The Bonneville Salt Flats in Utah is over 150 square miles of blinding white expanse that has traditionally been the place people go to back up boldly-made high speed claims. This was recently the case for Mission Motors who, at the launching of their Mission One electric motorcycle, made the assertion that their machine would not only have a 150 mile range, but be capable of topping 150 mph as well. This despite never actually reaching that mark in early testing or even during its disappointing fourth-place performance at the TTXGP earlier this summer where its highest speed on the 38-mile road course was only slightly north of 105 mph.
The San Francisco start-up attended the 2009 BUB Motorcycle Speed Trials with the sole goal of besting their boast. With product manager and experienced racer Jeremy Cleland ensconced in the saddle, they achieved just that and set a new AMA electric motorcycle land speed record in the process. Despite poor salt conditions and high cross-winds, the bike managed to achieve a 150.059 mph two-pass average run sustained for one mile in a day that saw it reach single pass speeds as high as 161 mph. With this milestone behind them, how does a certain proud product manager feel about the Mission One? Says Mr. Cleland:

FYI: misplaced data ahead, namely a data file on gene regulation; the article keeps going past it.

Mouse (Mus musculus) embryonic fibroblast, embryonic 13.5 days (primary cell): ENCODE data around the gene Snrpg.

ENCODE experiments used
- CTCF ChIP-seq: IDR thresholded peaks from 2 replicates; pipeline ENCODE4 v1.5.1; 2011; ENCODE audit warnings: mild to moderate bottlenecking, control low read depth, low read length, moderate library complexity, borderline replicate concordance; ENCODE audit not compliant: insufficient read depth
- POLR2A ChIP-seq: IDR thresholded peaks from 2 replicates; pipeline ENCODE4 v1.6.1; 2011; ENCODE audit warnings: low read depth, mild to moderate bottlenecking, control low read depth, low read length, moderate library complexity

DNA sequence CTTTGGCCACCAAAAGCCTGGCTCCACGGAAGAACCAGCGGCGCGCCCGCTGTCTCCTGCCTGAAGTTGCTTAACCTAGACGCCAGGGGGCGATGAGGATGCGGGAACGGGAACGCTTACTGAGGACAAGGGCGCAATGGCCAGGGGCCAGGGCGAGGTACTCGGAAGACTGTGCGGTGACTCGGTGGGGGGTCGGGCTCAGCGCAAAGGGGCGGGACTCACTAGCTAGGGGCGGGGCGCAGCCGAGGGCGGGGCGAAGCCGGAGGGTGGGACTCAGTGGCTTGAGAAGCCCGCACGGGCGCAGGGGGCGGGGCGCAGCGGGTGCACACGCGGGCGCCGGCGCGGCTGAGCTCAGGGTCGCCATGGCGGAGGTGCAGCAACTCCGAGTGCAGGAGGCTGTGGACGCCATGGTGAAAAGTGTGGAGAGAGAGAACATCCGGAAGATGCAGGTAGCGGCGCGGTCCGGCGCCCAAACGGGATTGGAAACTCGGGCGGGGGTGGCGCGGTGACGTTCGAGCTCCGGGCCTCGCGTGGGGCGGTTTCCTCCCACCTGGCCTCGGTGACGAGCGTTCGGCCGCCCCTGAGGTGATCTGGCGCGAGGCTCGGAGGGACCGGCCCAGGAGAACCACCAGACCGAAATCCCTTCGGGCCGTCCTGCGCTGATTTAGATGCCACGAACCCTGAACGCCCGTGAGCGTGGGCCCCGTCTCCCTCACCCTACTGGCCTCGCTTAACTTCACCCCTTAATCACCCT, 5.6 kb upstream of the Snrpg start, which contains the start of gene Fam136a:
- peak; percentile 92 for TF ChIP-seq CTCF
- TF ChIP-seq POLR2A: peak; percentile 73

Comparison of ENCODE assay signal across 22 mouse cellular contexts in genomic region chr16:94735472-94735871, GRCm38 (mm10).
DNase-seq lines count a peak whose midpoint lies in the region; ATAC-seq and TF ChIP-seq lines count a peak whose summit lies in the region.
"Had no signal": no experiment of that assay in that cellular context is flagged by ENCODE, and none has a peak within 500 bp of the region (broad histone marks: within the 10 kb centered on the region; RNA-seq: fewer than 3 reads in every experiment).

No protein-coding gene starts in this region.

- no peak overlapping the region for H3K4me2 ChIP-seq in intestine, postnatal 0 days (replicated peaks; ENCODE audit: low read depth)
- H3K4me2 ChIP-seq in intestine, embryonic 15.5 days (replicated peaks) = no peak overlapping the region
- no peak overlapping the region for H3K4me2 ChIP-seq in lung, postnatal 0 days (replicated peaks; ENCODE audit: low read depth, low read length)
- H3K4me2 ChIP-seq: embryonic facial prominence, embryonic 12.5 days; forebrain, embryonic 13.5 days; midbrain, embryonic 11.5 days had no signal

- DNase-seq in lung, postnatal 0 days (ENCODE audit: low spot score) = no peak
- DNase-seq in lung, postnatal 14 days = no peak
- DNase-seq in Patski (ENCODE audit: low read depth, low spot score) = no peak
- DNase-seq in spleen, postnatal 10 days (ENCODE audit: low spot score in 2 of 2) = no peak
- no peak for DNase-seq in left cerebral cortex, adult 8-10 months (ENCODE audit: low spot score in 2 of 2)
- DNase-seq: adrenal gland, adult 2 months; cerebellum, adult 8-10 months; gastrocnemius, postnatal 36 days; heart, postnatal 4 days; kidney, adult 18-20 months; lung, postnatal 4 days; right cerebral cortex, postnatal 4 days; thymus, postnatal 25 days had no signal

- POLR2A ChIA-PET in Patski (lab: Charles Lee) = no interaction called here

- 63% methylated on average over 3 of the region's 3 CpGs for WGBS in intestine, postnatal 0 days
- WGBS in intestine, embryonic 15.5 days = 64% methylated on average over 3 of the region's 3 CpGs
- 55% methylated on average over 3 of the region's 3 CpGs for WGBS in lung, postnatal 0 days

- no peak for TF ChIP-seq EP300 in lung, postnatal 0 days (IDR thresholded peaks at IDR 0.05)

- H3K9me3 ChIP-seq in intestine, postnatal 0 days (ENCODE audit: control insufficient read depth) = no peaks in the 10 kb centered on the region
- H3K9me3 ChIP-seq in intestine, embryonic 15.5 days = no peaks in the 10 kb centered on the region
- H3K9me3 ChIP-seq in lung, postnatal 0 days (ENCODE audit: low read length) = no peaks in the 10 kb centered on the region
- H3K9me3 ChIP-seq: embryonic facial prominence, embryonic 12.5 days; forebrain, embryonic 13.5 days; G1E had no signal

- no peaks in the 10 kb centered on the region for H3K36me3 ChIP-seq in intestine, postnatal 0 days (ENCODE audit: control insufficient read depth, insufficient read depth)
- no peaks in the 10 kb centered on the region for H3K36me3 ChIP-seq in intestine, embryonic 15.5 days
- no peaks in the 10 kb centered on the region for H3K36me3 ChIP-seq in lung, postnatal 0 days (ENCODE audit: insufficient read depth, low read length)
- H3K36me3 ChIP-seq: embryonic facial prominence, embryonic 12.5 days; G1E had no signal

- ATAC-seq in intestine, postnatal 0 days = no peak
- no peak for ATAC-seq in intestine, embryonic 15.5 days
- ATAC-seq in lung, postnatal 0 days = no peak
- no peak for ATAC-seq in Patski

Hit the jump for official footage of the battery-powered beast doing its high speed thing on the salty surface of Bonneville interspersed with bits from a racetrack and an undisclosed desert highway. The official press release follows the video.This is a bike that can rip up the track at Infineon Raceway, do power wheelies at 80 mph, and then come out here to Bonneville and dismantle the prior electric world speed record. It pulls hard all the way from 0 on up to 161mph, all in one gear, with incredible torque. It's a riding experience like no other. The important thing to understand is this is not a one-off race vehicle, this is a production prototype. It is the same bike that we raced at the Isle of Man and features the same powertrain that we will be delivering to our customers in 2010.